Serves 8-10

This is a hearty and warming dish that will be perfect for an evening meal on a cold winters night! The seasonal veg makes it extra special for that time of year. We have borrowed this recipe from Cate Dixon at Sainsbury’s magazine, as we thought it sounded delicious. We hope you love it as much as we do!

In order to make this dish even tastier, why not try using our organic pork leg steaks? To find out more information about the production of this pork, please click here. Our organic pork leg steaks are available to purchase online and can even be delivered directly to your door!


  • 1 celeriac (about 700g), peeled and cut into 2cm chunks
  • 2 onions, cut into wedges
  • 2 tbsp vegetable oil
  • 300g of Helen Browning’s organic pork leg steaks
  • 1 Savoy cabbage, cored and chopped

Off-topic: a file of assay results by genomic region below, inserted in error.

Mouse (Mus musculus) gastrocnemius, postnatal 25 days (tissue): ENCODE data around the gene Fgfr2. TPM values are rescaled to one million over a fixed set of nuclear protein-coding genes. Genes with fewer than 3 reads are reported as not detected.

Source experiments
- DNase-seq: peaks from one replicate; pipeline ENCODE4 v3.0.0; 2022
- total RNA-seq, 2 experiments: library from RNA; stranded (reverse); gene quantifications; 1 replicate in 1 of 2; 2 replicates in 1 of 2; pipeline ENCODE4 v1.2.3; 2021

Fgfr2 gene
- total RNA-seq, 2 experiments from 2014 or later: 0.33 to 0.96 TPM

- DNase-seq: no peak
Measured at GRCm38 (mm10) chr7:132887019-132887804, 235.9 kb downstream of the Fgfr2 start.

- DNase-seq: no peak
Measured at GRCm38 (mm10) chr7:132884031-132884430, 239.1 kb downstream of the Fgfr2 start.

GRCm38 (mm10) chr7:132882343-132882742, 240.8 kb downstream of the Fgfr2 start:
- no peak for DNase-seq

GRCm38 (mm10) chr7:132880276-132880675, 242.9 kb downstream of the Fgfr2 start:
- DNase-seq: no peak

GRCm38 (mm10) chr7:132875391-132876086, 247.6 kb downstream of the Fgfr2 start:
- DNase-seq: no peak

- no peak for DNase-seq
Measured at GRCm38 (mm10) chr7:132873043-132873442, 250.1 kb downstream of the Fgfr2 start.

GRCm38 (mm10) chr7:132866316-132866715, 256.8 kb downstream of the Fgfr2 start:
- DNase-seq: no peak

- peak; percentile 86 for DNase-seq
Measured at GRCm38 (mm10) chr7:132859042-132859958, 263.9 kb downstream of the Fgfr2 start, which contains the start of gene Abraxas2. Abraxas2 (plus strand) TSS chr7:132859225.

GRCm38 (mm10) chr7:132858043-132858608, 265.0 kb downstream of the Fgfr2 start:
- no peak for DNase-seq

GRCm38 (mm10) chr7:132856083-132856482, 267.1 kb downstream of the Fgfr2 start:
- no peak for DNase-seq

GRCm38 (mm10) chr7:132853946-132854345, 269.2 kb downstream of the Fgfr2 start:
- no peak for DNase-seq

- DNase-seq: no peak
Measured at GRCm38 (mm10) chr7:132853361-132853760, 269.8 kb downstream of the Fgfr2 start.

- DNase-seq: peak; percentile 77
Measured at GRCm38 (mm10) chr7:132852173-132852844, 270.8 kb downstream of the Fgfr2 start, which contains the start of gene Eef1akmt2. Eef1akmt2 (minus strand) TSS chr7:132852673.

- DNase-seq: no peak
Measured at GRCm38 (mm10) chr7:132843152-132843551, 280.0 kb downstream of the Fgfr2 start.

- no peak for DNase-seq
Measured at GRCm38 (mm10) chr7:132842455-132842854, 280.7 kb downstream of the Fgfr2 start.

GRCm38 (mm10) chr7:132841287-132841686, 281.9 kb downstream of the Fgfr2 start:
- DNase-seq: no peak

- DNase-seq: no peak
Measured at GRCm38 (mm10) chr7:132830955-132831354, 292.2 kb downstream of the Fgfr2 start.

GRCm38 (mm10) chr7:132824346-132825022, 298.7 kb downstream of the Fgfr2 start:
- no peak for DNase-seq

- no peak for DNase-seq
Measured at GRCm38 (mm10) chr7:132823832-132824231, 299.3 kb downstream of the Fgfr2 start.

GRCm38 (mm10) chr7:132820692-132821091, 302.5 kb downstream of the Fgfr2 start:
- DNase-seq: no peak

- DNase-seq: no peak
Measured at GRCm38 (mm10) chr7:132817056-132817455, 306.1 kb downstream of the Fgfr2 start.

• 1 tbsp chopped thyme, plus extra to garnish
  • 2 tsp ground cumin
  • 3-4 sticks of rhubarb, cut into 2cm chunks
  • juice of 1 orange, plus zest of ½
  • 50g caster sugar


Step 1: Preheat the oven 220°C, fan 200°C, gas 7, with a large roasting tray in the oven.

Step 2: Place the celeriac in a heatproof bowl with 1 tablespoon of water, cover and microwave on high for 3 minutes.

Step 3: Drain the celeriac and toss with the onions and 1 tablespoon of oil; roast on the preheated tray for 5 minutes. Meanwhile, rub 1⁄2 tablespoon of oil and seasoning into the pork medallions and sear both sides briefly in a non-stick frying pan over a high heat.

Step 4: Mix the cabbage, thyme, 1⁄2 tablespoon of oil, half the cumin and seasoning together in a bowl. Add to the roasting tray and sit the seared pork on top of the vegetables. Roast for about 20 minutes until the vegetables are tender and the pork is cooked through.

Step 5: Meanwhile, place the rhubarb, remaining ground cumin, orange juice, zest and caster sugar in a pan and simmer, covered, over a low-medium heat for 12-15 minutes until the rhubarb has broken down and you have a spoonable sauce. Season to taste and serve warm with the roast pork, vegetables and a sprinkling of thyme.